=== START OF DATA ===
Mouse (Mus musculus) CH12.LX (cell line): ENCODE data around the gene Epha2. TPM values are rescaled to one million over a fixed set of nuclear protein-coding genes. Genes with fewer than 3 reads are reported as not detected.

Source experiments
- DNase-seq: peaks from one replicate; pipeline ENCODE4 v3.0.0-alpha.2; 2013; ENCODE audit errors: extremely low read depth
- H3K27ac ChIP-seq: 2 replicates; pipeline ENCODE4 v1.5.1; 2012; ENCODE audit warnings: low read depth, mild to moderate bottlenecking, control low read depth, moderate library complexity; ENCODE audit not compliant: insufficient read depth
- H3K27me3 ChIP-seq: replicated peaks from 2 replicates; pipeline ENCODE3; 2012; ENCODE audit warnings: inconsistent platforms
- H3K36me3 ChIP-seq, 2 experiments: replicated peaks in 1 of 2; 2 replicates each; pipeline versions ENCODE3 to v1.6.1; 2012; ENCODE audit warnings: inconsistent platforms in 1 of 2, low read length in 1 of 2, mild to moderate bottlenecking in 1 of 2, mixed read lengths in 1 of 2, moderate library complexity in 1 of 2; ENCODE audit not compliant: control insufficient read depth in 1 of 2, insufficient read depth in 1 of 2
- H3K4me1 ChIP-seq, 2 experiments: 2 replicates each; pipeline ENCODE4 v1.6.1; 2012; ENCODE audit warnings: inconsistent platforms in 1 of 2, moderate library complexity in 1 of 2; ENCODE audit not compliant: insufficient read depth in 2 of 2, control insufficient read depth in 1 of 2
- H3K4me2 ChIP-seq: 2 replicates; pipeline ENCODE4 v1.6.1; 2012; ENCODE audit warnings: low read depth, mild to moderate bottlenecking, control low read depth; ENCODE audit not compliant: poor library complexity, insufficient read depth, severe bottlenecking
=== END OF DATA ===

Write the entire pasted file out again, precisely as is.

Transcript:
Mouse (Mus musculus) CH12.LX (cell line): ENCODE data around the gene Epha2. TPM values are rescaled to one million over a fixed set of nuclear protein-coding genes. Genes with fewer than 3 reads are reported as not detected.

Source experiments
- DNase-seq: peaks from one replicate; pipeline ENCODE4 v3.0.0-alpha.2; 2013; ENCODE audit errors: extremely low read depth
- H3K27ac ChIP-seq: 2 replicates; pipeline ENCODE4 v1.5.1; 2012; ENCODE audit warnings: low read depth, mild to moderate bottlenecking, control low read depth, moderate library complexity; ENCODE audit not compliant: insufficient read depth
- H3K27me3 ChIP-seq: replicated peaks from 2 replicates; pipeline ENCODE3; 2012; ENCODE audit warnings: inconsistent platforms
- H3K36me3 ChIP-seq, 2 experiments: replicated peaks in 1 of 2; 2 replicates each; pipeline versions ENCODE3 to v1.6.1; 2012; ENCODE audit warnings: inconsistent platforms in 1 of 2, low read length in 1 of 2, mild to moderate bottlenecking in 1 of 2, mixed read lengths in 1 of 2, moderate library complexity in 1 of 2; ENCODE audit not compliant: control insufficient read depth in 1 of 2, insufficient read depth in 1 of 2
- H3K4me1 ChIP-seq, 2 experiments: 2 replicates each; pipeline ENCODE4 v1.6.1; 2012; ENCODE audit warnings: inconsistent platforms in 1 of 2, moderate library complexity in 1 of 2; ENCODE audit not compliant: insufficient read depth in 2 of 2, control insufficient read depth in 1 of 2
- H3K4me2 ChIP-seq: 2 replicates; pipeline ENCODE4 v1.6.1; 2012; ENCODE audit warnings: low read depth, mild to moderate bottlenecking, control low read depth; ENCODE audit not compliant: poor library complexity, insufficient read depth, severe bottlenecking